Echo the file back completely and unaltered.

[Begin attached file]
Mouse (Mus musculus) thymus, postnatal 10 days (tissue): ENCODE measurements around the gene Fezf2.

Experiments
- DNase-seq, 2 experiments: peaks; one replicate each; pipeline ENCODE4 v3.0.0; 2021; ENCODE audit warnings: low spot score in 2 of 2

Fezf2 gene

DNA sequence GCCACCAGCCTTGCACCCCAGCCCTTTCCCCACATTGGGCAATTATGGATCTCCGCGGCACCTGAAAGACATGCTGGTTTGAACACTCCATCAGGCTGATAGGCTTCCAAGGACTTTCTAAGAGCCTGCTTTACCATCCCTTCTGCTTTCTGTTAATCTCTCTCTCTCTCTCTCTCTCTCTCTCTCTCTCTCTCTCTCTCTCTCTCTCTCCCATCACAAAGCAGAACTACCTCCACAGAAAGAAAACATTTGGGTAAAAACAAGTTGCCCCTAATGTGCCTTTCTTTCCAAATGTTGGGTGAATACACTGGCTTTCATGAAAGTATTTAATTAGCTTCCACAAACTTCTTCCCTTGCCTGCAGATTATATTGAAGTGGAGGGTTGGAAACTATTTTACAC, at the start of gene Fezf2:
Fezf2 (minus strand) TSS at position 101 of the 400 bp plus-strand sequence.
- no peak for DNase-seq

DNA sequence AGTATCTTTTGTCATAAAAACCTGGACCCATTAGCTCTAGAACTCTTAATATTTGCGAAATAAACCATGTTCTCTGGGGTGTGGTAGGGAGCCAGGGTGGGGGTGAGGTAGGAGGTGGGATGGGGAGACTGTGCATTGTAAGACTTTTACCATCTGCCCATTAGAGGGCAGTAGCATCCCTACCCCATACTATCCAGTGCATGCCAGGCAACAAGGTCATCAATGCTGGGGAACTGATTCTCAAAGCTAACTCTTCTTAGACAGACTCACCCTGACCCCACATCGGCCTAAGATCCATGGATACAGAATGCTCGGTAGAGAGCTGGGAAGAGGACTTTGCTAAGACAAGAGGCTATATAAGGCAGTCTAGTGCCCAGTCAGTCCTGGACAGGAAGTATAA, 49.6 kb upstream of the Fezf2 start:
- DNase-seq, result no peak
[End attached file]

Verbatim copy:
Mouse (Mus musculus) thymus, postnatal 10 days (tissue): ENCODE measurements around the gene Fezf2.

Experiments
- DNase-seq, 2 experiments: peaks; one replicate each; pipeline ENCODE4 v3.0.0; 2021; ENCODE audit warnings: low spot score in 2 of 2

Fezf2 gene

DNA sequence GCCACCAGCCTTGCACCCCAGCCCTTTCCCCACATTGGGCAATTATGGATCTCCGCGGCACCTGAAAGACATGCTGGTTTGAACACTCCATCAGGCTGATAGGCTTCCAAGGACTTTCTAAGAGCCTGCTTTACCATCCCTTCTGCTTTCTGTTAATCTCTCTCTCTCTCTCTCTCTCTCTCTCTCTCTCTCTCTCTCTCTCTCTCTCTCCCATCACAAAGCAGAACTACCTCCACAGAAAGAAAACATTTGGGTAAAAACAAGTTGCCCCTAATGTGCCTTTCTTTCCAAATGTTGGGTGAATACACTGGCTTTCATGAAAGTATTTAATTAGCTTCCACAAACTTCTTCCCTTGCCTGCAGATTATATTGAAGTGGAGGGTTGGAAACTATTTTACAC, at the start of gene Fezf2:
Fezf2 (minus strand) TSS at position 101 of the 400 bp plus-strand sequence.
- no peak for DNase-seq

DNA sequence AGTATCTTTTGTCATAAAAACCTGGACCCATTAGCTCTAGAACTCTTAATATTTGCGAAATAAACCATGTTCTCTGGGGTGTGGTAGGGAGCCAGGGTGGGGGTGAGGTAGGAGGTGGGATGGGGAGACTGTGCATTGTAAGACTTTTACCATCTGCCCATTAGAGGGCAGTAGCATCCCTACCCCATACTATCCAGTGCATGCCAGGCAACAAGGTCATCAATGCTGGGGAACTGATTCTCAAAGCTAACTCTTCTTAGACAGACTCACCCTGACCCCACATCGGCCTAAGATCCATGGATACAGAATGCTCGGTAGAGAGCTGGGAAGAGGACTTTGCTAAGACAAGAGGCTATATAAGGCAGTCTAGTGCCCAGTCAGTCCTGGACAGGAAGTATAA, 49.6 kb upstream of the Fezf2 start:
- DNase-seq, result no peak